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Diagnosis of Scoliosis

Scoliosis is often initially noticed during a routine school screening or during an annual physical exam. Once scoliosis has been noted, a baseline study to measure the degree of curvature will be performed. Monitoring will be performed at regular intervals in order to keep track of the progression of scoliosis and to provide treatment if the curvature becomes more severe.

Tests may include:

Forward Bend Test —With feet and knees together, the child is asked to bend forward with arms dangling. The screening person will stand first behind the child and then in front to check for any visible curvature, or any uneven appearance in the rib cage, hipbones, or shoulder blades.

Inclinometer or Scoliometer —This device is used to measure the actual degree of curvature. The patient will be asked to stand with feet and knees together, and bend forward until the examiner can see a curvature in the upper spine. The inclinometer is then placed on the back, and a measurement is taken. Another measurement is taken when the patient has leaned over further, and the area of curvature is visible in the lower spine.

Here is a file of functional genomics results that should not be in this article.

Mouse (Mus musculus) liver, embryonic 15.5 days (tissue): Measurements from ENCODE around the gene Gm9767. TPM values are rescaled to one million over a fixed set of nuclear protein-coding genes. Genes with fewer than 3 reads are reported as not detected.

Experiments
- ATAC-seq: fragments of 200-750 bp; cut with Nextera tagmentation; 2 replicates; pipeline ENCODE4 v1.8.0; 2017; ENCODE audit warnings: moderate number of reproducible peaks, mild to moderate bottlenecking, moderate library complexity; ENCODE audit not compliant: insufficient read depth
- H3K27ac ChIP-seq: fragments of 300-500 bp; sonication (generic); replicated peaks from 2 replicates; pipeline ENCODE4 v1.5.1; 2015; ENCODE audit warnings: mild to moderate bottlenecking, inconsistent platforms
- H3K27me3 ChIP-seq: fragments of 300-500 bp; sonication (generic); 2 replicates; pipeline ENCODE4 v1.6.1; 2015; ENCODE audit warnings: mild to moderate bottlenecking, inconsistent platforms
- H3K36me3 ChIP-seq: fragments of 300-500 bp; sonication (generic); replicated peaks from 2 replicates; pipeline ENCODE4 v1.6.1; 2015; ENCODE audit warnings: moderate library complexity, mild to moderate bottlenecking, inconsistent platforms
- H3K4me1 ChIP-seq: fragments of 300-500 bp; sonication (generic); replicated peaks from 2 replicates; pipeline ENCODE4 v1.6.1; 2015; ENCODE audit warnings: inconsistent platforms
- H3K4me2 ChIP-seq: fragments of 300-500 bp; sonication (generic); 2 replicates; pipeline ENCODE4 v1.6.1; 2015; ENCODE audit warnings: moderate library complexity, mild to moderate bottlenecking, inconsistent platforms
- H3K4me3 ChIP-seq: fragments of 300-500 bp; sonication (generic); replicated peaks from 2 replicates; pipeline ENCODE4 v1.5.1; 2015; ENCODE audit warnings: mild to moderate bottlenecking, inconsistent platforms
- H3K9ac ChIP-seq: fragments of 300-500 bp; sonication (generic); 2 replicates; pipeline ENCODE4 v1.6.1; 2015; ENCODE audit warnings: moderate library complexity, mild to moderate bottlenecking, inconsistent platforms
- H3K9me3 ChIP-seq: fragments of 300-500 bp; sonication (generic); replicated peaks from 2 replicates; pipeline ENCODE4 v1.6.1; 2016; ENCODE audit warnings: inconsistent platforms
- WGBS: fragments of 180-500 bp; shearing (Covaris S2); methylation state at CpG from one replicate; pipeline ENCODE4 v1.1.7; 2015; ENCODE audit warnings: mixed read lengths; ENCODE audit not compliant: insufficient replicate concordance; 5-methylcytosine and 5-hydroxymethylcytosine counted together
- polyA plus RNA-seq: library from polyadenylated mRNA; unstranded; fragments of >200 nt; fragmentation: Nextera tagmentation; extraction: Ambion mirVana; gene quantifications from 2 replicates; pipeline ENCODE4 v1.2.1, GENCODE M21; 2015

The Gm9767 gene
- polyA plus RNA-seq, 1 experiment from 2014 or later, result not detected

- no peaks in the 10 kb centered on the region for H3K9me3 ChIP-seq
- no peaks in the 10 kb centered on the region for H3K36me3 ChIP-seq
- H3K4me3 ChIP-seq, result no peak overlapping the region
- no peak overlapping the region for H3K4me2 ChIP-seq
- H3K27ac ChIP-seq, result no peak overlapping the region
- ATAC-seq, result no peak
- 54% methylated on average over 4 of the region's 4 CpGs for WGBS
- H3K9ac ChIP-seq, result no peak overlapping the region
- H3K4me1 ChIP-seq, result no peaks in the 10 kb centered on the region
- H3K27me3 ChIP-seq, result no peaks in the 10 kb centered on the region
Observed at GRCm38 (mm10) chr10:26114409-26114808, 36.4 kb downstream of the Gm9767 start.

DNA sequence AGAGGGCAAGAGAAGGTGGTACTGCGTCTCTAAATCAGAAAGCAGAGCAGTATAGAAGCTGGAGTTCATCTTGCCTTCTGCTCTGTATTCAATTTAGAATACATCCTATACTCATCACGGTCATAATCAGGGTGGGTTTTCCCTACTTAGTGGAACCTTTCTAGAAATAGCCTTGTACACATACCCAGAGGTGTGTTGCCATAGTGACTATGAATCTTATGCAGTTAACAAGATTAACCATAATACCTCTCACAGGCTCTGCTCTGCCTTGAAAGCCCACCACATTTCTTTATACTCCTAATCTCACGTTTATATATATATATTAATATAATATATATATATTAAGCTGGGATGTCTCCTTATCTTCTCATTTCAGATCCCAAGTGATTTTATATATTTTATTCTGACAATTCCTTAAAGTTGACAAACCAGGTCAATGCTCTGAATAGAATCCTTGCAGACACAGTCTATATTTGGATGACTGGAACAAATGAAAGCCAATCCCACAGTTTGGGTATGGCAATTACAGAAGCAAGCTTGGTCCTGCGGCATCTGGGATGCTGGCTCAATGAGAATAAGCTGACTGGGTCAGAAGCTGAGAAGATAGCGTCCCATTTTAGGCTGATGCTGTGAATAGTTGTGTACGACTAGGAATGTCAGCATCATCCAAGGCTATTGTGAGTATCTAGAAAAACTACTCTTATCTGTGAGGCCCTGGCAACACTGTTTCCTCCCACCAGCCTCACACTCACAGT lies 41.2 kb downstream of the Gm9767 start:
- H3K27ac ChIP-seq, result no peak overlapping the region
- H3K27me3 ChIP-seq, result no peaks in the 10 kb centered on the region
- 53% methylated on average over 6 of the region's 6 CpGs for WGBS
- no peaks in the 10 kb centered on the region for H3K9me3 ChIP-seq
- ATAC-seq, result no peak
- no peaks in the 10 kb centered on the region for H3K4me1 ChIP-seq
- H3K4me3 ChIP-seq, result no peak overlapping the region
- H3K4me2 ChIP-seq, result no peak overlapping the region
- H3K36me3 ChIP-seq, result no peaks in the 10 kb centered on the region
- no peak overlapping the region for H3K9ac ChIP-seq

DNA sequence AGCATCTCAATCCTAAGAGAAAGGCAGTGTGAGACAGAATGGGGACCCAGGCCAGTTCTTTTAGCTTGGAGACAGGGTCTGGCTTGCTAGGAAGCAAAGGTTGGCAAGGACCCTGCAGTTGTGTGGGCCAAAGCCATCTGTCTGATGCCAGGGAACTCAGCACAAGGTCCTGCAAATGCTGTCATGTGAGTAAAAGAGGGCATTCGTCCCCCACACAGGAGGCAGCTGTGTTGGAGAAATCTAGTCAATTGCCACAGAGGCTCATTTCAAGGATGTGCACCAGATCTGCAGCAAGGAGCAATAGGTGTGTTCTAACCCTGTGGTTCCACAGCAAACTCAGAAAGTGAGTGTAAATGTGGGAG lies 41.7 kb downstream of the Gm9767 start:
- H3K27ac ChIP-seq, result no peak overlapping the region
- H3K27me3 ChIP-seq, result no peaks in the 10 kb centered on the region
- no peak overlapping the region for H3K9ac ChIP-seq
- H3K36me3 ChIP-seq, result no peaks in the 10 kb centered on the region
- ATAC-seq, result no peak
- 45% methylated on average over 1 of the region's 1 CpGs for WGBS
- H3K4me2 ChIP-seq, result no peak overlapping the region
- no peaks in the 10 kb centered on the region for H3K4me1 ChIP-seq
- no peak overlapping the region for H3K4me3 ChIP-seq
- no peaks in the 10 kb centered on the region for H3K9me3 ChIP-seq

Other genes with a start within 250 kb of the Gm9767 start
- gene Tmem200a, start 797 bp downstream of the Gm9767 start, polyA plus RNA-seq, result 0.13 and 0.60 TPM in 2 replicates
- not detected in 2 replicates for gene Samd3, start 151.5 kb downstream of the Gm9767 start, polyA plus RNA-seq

Back X-rays —This is the most accurate way to diagnose and to monitor the progression of scoliosis. The x-ray can identify the presence of scoliosis, and the examiner can use a technique (Cobb method) to calculate the degree of curvature.

Magnetic Resonance Imaging (MRI) —MRI tests can be used to diagnose and monitor the progression of scoliosis, but they are very expensive and no more helpful than x-rays. MRI exams are usually reserved for patients who are suspected of having some other spinal condition, beyond simple idiopathic scoliosis.

Revision Information

  • Reviewer: Kari Kassir, MD
  • Review Date: 09/2012 -
  • Update Date: 09/28/2012 -
  • American Academy of Orthopaedic Surgeons website. Available at: http://www.aaos.org .

  • Campbell’s Operative Orthopaedics . 10th ed. Mosby; 2003.

  • National Institute of Arthritis and Musculoskeletal and Skin Diseases website. Available at: http://www.niams.nih.gov .

  • Scoliosis Research Society website. Available at: http://www.srs.org .